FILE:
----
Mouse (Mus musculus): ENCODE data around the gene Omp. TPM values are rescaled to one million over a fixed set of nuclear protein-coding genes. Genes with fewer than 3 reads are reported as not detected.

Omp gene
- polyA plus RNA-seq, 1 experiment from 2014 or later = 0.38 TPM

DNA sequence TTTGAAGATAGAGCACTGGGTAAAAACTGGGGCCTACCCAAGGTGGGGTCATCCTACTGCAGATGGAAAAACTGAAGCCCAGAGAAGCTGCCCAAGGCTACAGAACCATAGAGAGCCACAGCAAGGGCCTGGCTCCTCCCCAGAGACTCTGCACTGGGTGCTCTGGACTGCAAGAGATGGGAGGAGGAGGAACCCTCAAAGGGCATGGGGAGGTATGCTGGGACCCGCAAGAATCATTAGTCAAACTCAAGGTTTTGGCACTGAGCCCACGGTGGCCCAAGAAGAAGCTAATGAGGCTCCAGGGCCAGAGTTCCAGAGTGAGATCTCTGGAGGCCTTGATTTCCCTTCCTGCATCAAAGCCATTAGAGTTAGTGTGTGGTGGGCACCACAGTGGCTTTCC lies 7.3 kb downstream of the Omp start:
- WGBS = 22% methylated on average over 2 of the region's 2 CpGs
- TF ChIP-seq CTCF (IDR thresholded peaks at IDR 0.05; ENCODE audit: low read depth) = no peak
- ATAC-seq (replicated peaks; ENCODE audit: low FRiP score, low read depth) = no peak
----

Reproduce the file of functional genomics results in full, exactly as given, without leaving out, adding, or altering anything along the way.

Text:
Mouse (Mus musculus): ENCODE data around the gene Omp. TPM values are rescaled to one million over a fixed set of nuclear protein-coding genes. Genes with fewer than 3 reads are reported as not detected.

Omp gene
- polyA plus RNA-seq, 1 experiment from 2014 or later = 0.38 TPM

DNA sequence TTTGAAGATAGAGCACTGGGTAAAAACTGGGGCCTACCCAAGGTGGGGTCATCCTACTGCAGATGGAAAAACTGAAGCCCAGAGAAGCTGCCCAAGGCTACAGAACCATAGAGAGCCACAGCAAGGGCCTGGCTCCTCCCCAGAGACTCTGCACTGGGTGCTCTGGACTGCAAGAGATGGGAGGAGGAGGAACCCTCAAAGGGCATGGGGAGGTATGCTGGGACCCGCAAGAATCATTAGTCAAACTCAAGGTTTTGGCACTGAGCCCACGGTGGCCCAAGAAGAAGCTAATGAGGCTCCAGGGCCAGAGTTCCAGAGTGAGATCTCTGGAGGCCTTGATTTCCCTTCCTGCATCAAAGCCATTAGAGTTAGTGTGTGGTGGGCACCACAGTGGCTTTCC lies 7.3 kb downstream of the Omp start:
- WGBS = 22% methylated on average over 2 of the region's 2 CpGs
- TF ChIP-seq CTCF (IDR thresholded peaks at IDR 0.05; ENCODE audit: low read depth) = no peak
- ATAC-seq (replicated peaks; ENCODE audit: low FRiP score, low read depth) = no peak